Lesson Plan – Sepsis (Induction)

Picture the scene…

It is a busy weekday in ED and you have been asked to see a 78 year old brought by ambulance with a diagnosis of ‘sepsis’. They do not have a temperature or tachycardia but are newly confused, tachypnoeic and hypoxic and have been on oral antibiotics in the community for three days for a chest infection.

The nurse looking after them asks what treatment you want to give and “should I move her to Resus?” 

Learning Objective

To learn about the management of the patient with sepsis in the Emergency Department.

Read this blog post from RCEM Learning.

Listen to this RCEM Learning Guidelines podcast.

RCEM and UK Sepsis Trust still advocate the use of SIRS to help identify those with an infection. The presence of two SIRS criteria in the presence of infection still means these patients are at risk and may go on to develop sepsis and organ dysfunction. qSOFA is not part of the diagnostic criteria for sepsis but a screening prompt and used alone is not adequate to identify patients in ED at significant risk of either developing sepsis or having sepsis.

NEWS2 (or an alternative local equivalent) is an early warning score that is advocated as an initial trigger to think ‘Could this be sepsis?’. A score of 5 or more should trigger a consideration of and screen for sepsis. This includes an assessment for risk factors.

This part of the teaching session should be lead by an experienced clinician. The case provided is merely an example and if possible the learners should be encouraged to discuss patients they have seen in their clinical practice.

A 78 yr old man with ‘sepsis’ has been brought in by an ambulance.

The history from the Ambulance crew is that he has had a productive cough for a week, has been on oral antibiotics from the GP for 3 days but for 24 hours has been increasingly confused, short of breath and lethargic. He is usually independent, has hypertension, takes ramipril, aspirin and a statin and has no allergies.

On initial assessment in Resus his oxygen saturations are 96% on 15l of oxygen, RR 32, HR 95, BP 110/60, temperature 37.4. Examination of the chest reveals crackles and reduced air entry at the right base and the patient is drowsy and confused. He has a NEWS2 score of 9.

Anyone with a NEWS2 score of 5 or more needs to have sepsis considered. This patient has a history of a productive cough and has been on antibiotics so it is reasonable to consider the diagnosis of a chest infection.

So far red flags are tachypnoea and altered mental state with a new oxygen requirement. 

Further investigations should include a VBG with lactate, FBC, CRP, U+Es, clotting, blood cultures, Chest Xray, a urine sample for urinalysis and M,C&S.

The patient has an infection with red flags present and evidence of organ dysfunction – this is sepsis.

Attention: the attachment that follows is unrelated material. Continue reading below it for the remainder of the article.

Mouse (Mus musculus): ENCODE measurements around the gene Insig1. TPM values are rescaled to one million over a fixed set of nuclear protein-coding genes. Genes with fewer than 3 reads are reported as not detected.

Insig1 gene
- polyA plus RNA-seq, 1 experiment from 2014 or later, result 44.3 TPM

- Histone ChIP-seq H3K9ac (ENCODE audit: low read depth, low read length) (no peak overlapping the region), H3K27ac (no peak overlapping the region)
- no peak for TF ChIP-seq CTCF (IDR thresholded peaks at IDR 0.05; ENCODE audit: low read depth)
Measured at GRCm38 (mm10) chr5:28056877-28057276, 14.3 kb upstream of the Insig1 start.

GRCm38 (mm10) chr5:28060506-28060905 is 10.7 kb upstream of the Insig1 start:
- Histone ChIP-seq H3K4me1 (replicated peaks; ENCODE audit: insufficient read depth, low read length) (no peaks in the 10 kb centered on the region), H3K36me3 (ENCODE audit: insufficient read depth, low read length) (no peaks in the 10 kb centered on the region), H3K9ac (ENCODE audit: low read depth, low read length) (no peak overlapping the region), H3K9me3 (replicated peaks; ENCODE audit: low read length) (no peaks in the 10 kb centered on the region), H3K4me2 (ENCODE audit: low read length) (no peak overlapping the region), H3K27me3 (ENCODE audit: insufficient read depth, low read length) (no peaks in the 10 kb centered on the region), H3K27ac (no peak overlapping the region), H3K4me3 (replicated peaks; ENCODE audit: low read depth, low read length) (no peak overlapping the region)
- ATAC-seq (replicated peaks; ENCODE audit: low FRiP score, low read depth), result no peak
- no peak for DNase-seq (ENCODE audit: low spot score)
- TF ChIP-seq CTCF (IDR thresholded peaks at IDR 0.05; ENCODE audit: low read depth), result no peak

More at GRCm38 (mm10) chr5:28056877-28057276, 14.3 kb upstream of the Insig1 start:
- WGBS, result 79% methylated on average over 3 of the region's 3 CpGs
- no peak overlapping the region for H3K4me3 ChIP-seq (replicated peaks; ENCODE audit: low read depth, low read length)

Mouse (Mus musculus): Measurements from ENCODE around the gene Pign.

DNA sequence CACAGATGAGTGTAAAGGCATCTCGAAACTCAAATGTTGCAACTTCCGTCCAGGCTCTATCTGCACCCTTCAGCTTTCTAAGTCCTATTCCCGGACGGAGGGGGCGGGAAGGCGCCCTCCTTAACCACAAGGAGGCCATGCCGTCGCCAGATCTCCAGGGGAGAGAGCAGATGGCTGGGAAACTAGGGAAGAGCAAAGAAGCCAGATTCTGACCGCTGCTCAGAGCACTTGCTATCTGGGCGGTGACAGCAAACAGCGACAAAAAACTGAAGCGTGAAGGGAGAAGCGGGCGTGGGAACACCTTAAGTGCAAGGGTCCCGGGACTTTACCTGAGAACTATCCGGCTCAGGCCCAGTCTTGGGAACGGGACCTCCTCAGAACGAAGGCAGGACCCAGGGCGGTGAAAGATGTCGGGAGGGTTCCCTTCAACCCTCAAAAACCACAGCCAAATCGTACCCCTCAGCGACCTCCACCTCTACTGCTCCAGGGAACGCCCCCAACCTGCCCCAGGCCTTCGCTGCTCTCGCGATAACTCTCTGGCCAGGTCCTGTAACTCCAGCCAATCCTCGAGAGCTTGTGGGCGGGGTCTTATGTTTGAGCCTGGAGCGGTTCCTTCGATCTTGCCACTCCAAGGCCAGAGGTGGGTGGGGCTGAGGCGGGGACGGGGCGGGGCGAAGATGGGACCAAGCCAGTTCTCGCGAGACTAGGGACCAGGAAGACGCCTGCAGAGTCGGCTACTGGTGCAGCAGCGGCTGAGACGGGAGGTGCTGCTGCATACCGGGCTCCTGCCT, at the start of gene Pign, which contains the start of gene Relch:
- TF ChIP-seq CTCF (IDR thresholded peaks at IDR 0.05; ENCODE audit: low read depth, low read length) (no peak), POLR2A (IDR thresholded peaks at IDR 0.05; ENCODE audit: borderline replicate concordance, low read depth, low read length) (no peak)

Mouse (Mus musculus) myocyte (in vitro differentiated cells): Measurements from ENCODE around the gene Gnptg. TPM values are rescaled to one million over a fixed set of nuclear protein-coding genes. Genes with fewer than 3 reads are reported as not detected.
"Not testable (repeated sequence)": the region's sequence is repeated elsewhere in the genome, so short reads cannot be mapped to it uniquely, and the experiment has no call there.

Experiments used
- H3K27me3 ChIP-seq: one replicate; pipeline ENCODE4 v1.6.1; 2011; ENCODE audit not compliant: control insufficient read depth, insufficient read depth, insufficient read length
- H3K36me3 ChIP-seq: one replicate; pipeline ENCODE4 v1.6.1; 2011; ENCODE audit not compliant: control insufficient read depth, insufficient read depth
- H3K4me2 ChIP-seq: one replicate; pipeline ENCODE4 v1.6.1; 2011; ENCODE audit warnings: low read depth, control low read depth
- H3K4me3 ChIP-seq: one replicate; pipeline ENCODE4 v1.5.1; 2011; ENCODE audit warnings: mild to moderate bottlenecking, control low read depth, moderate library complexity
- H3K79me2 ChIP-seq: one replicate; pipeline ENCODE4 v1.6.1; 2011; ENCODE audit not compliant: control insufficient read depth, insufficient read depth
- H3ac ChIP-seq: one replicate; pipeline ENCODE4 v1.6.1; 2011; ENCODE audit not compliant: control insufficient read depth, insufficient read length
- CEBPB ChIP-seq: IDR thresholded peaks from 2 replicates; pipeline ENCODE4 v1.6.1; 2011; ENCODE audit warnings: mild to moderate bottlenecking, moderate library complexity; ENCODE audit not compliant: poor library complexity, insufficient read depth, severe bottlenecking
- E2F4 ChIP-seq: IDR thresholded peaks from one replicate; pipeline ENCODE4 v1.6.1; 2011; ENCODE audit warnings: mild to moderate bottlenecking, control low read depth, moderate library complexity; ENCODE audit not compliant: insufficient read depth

If you hadn’t already done them he needs the Sepsis 6 starting straight away which you have already done. He also needs a senior review.

I’m sure you know them by now, but repetition is learning!

The Sepsis 6 describe the most effective life-saving treatments that can be delivered within the first hour of recognition of sepsis.

They can be divided into 3 ‘Give’ actions and 3 “Take” actions

1, Give oxygen as appropriate

1, Take blood cultures, bloods and any other samples to help identify the source.

2, Give antibiotics according to trust protocol

2, Take urine – monitor the fluid balance  

3, Give intravenous fluids

3, Take a lactate – and repeat if raised

A 4th ‘Take’ action should be take a senior ED clinician to the patient for review.

The lactate needs repeating, urine output should be monitored.

This patient is on Ramipril and has a history of hypertension. Try and find out what his normal BP is as 110/60 is likely low for him.

Look for an improvement in respiratory rate, decreased oxygen requirement and improved cerebration – does his confusion and drowsiness improve as treatment is started?

If his oxygen requirement increases, urine output is low, lactate remains high, drowsiness persists, or HR and BP worsen he may need escalation to critical care. Ensure that a senior ED clinician remains involved in this patient’s care.

This lesson has addressed what sepsis is and why it is important, how we define and more importantly recognise it and how we should be managing it in ED.

The signs and symptoms of sepsis can be very nonspecific and difficult to recognise. There are some key things that can be done by every clinician however:

  • Always think could this be sepsis?
  • If it could be sepsis make an assessment and look for markers of severity and risk.
  • If these are present instigate the Sepsis 6 and add a 7th step – to take a senior ED clinician to the patient for a review early.

If this session has got you yearning for more and you want to take a deeper dive into all things Sepsis then this panel discussion from SMACC, an international critical care conference, has many of the world’s big players all debating and discussing sepsis in depth.

In order to embed today’s learning further, reflect on what you have learnt and record in your portfolio whether it has had any impact (or is expected to have any impact) on your performance and practice.

Was this a topic that you were confident you knew already? Which parts were new to you? Were there elements that you will use on your next clinical shift.

Dscuss this session with your colleagues – were there people who missed it who you can share the highlights with?

Cite this article as: Natasha Chatham-Zvelebil, "Lesson Plan – Sepsis (Induction)," in St.Emlyn's, June 25, 2020, https://www.stemlynsblog.org/lesson-plan-sepsis-induction/.

Scroll to Top